The evening's the best part of the day. You've done your day's work. Now you can put your feet up and enjoy it.
And what made these heart-to-hearts possible--you might even say what made the whole friendship possible during that time--was this understanding we had that anything we told each other during these moments would be treated with careful respect: that we'd honor confidences, and that no matter how much we rowed, we wouldn't use against each other anything we'd talked about during those sessions.
Memories, even your most precious ones, fade surprisingly quickly. But I don't go along with that. The memories I value most, I don't ever see them fading.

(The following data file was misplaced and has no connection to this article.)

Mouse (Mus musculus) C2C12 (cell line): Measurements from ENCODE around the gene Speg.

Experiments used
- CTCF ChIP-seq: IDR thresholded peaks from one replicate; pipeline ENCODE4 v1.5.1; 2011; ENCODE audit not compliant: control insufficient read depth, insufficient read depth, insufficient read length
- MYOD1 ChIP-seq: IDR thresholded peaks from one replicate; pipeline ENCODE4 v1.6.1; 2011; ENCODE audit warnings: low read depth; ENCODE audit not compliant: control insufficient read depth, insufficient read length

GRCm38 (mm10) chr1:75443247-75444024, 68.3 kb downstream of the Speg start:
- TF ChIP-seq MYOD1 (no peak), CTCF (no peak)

What is pertinent is the calmness of that beauty, its sense of restraint.
Even at the time, I realised this couldn't be right, that this interpretation didn't fit with the rest of the lyrics. But that wasn't an issue with me. The song was about what I said, and I used to listen to it again and again, on my own, whenever I got the chance.
Poor creatures. What did we do to you? With all our schemes and plans?
I half closed my eyes and imagined this was the spot where everything I'd ever lost since my childhood had washed up, and I was now standing here in front of it, and if I waited long enough, a tiny figure would appear on the horizon across the field and gradually get larger until I'd see it was Tommy, and he'd wave, and maybe even call.
She always wanted to believe in things.
I needed to get familiar with sex, and it would be just as well to practise first with a boy I didn't care about too much. Then later on, if I was with someone special, I'd have more chance of doing everything right.
Sometimes I get so immersed in my own company, if I unexpectedly run into someone I know, it's a bit of a shock and takes me a while to adjust.